So how can the joint effects of many sources of uncertainty be understood? First, apply all corrections (e.g., from calibration) to compensate for the known systematic errors.The relevant uncertainty to associate with each correction is the standard uncertainty of the applied correction.
Note: The uncertainty of a correction applied to a measurement result in order to compensate for the systematic effect is NOT the systematic error in the result for that effect. Rather, it is a measure of the uncertainty of the result due to incomplete knowledge of the required value of the correction. The difference between error and uncertainty should always be kept in mind. For example, the result of a measurement after correction can unknowably be very close to the unknown value of the measurand, and thus have a negligible error, even though it may have a large uncertainty.
(From NIST Guidelines).
After compensating for the systematic errors, the combined standard uncertainty can be estimated using the law of propagation of uncertainty, since in many cases, the measurand Y (using NIST notation) is not measured directly, but is determined from N other quantities X1, X2, ...XN such that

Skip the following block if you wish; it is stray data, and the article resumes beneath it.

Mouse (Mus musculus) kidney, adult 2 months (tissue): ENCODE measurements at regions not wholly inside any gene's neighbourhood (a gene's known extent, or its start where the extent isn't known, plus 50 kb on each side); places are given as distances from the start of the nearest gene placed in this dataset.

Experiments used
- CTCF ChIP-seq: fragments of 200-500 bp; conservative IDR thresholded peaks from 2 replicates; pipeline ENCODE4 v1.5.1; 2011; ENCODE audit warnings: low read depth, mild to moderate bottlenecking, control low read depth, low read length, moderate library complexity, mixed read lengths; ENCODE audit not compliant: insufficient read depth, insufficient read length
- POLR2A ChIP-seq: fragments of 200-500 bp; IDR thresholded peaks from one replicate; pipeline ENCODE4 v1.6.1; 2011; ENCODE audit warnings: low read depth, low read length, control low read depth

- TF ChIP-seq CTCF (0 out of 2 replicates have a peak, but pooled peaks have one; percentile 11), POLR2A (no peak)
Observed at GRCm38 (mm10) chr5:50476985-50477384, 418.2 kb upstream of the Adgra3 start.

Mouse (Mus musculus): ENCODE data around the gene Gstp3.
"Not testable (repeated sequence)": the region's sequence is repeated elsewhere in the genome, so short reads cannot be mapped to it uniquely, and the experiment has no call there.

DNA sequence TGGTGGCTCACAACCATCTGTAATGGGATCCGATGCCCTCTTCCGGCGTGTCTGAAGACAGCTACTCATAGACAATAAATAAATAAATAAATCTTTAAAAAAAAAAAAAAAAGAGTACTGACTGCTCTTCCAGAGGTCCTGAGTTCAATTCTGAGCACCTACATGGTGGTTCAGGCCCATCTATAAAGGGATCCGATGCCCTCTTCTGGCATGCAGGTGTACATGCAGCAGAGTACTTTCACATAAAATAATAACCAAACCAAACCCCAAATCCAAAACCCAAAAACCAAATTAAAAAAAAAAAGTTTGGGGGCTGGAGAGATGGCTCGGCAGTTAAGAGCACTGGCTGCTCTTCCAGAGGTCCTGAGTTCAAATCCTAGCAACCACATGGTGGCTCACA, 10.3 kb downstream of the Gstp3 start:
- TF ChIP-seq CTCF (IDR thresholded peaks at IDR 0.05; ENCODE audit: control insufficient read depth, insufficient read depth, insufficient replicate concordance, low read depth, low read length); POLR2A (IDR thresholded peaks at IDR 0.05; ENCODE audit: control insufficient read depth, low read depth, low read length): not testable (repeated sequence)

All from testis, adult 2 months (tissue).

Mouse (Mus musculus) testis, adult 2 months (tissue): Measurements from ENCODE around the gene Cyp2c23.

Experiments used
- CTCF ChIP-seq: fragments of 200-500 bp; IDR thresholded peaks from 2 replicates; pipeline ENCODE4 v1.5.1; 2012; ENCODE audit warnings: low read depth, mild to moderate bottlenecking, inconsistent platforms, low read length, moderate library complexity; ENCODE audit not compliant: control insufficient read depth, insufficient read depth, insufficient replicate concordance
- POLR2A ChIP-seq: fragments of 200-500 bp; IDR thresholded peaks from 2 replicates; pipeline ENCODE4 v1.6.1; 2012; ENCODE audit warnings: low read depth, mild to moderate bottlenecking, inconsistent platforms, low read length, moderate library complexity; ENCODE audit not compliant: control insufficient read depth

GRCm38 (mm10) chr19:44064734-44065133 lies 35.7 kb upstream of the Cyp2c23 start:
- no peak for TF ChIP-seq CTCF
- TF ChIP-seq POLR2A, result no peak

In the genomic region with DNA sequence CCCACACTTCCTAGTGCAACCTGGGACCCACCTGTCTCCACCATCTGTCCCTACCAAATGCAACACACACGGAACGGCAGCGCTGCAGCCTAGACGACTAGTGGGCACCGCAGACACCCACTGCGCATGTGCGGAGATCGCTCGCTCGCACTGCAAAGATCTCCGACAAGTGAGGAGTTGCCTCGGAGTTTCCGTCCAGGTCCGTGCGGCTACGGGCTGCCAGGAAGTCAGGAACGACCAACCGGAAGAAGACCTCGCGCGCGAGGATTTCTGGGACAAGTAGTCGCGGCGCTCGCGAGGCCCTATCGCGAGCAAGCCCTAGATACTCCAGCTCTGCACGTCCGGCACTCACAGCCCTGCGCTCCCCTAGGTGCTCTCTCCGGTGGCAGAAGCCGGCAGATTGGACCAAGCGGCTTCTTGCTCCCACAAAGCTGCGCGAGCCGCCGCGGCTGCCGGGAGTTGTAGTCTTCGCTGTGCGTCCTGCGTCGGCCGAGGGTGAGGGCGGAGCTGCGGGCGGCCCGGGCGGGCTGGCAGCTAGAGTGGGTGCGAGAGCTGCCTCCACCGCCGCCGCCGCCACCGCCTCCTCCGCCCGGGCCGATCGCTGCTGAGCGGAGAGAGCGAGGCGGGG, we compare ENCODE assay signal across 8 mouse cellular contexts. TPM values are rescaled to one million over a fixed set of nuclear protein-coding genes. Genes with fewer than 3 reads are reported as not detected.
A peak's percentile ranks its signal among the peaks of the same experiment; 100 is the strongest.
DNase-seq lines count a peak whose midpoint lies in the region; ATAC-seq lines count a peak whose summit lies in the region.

Included among the quantities needed to determine Y are the corrections for systematic errors and the correlations among the basic measurements used to determine Y.
In keeping with the NIST notation, the estimate of the measurand (output quantity) Y, denoted by y, is obtained from input quantity estimates x1, x, ...xN using the same functional relationship as above: y = f(x1, x2, ...xN). The combined standard uncertainty uc(y) of the measurement result y is taken as the positive square root of the estimated variance obtained from
Where u(xi) is the standard uncertainty associated with the estimate xiand u(xi, xj) is the covariance associated with xi and xj. The partial derivatives are the sensitivity coefficients (static sensitivities) of the relationship between y and xi. The equation above is based on a first order Taylor series approximation of Y = f(X1, X2, ...XN) and is referred to as the Law of Propagation of Uncertainty.
Note: It is recommended that the number of degrees of freedom associated with uncertainty estimate (e.g., N-1 where N is the number of measurements entering a standard deviation) be reported where applicable. This is often omitted when large, but when small it can affect how the uncertainty estimate is used. Some recommendations regarding how to determine degrees of freedom for uncertainty estimates arising from many components are contained in the NIST document referenced earlier; see the Welch-Satterthwaite formula.